South Africa’s petroleum regulator said Falcon Oil & Gas and Bundu Gas and Oil Exploration have applied for shale gas exploration permits as the nation looks to reduce its dependence on petroleum imports.
“We’re certainly going to have significant exploration in the next three years or so,” said Mthozami Xiphu, chief executive officer of Petroleum Agency, by phone from Cape Town.
“In the next five, six years, we do expect the beginnings of significant production,” he said.
Shellis studying data from an area of almost 200,000 sq km (78,000 sq m), while a group including Chesapeake Energy, Statoil and Sasol has been granted a technical cooperation permit over about 88,000 sq km in the scarcely populated, arid Karoo region in the centre of South Africa.
Falcon, based in Denver, applied for exploration rights there after undertaking initial studies, Xiphu said.
Anglo American, which owns stakes in the world’s largest diamond and platinum producers, has applied for a technical cooperation permit over an area thought to contain shale gas, the company said in an e-mailed response to questions today.
While drilling by former state-owned oil and gas company Soekor proved the presence of shale gas in the Karoo, the Petroleum Agency does not know how much South Africa has, Xiphu said.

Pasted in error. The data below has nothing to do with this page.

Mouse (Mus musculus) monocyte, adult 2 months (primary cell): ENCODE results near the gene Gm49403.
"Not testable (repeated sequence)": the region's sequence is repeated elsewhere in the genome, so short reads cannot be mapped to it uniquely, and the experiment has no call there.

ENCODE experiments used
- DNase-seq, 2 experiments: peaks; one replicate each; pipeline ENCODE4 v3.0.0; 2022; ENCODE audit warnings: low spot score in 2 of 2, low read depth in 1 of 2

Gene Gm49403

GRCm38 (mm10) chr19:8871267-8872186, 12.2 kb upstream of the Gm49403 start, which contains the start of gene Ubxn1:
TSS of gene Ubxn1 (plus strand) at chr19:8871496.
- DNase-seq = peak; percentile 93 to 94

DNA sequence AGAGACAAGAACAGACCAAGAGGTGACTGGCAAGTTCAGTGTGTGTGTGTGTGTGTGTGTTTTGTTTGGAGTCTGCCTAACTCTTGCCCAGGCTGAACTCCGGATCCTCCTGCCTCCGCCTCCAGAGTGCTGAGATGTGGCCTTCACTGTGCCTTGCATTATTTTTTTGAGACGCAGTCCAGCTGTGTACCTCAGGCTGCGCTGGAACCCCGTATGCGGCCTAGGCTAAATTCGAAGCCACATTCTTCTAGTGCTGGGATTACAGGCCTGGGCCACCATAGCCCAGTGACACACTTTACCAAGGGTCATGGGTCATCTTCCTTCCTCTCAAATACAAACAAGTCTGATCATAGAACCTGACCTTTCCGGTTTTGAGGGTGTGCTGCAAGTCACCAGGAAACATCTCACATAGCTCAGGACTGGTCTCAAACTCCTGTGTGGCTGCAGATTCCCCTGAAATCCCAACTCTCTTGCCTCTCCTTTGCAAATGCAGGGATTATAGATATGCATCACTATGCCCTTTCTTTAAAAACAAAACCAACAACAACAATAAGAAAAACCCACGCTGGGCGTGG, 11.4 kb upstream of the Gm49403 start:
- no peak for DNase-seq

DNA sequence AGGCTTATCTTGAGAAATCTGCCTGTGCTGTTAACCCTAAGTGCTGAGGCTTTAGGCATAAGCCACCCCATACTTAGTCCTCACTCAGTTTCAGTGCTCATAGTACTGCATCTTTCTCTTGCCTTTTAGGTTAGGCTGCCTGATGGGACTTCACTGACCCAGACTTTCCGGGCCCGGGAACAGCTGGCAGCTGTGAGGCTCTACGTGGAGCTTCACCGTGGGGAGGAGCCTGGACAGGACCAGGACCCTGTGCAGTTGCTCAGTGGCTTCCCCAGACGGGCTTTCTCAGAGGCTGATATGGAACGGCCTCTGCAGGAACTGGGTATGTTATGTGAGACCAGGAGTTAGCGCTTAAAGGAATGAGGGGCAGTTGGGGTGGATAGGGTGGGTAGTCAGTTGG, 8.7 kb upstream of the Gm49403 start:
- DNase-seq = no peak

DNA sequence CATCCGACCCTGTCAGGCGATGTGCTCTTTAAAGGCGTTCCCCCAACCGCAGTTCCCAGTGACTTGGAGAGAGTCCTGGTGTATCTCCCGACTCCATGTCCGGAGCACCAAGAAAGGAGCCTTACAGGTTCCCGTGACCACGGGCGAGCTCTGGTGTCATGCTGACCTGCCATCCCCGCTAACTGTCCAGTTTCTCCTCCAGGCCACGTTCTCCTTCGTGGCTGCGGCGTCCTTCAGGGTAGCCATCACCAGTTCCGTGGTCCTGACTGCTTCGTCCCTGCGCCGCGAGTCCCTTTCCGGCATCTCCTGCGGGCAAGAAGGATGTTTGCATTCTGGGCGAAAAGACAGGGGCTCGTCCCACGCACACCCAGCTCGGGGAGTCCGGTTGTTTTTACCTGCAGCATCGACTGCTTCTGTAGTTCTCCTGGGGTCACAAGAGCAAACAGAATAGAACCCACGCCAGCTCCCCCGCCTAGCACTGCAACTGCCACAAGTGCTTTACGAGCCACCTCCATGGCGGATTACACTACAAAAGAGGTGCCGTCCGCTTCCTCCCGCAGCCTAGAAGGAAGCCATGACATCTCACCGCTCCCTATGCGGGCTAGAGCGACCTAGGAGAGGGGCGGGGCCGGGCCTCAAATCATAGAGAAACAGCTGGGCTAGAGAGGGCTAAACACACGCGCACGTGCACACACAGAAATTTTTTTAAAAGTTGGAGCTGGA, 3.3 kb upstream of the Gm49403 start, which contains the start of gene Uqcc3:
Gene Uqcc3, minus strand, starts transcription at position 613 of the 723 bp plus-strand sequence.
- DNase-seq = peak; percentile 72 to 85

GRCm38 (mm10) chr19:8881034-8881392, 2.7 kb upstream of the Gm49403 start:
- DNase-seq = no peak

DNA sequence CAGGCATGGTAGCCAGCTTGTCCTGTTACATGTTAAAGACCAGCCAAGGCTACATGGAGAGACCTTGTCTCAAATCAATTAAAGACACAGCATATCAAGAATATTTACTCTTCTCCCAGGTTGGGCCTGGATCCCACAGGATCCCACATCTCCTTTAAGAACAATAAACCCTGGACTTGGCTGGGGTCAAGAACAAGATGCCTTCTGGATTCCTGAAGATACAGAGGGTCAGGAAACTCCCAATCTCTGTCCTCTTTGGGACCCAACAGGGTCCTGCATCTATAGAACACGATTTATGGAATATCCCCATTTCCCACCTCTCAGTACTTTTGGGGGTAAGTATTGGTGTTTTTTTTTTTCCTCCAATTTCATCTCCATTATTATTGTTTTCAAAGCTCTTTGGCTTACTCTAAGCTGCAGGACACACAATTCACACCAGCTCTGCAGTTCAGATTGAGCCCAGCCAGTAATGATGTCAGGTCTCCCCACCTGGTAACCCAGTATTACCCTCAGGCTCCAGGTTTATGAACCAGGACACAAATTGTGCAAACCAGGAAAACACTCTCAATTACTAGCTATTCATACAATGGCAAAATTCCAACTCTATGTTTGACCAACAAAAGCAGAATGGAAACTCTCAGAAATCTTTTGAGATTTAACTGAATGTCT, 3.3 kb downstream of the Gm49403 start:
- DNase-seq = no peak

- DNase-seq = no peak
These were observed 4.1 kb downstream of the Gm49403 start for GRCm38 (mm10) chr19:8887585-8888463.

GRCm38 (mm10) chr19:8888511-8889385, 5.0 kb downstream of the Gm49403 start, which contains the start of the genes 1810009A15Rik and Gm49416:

Finding significant reserves would change South Africa’s energy profile, he said.
“We are by far a net importer of energy resources in South Africa. We produce hardly 40 per cent of the hydrocarbons we need.”
Shale gas could also be a solution for PetroSA, South Africa’s oil and gas company, which is looking for an energy source to replace the dwindling natural-gas reserves it taps from below the ocean floor on the west coast, Xiphu said.
While PetroSA hasn’t applied for rights to explore for shale gas, companies that obtain production permits have to give PetroSA a 10 per cent interest in their projects, Xiphu said.
Water access will be a challenge in the Karoo as the area has limited resources, while producers may also encounter opposition from the many farmers in the area, Xiphu said.
While the Chesapeake-Statoil-Sasol group has been granted a technical cooperation permit, it has yet to be issued, Xiphu said.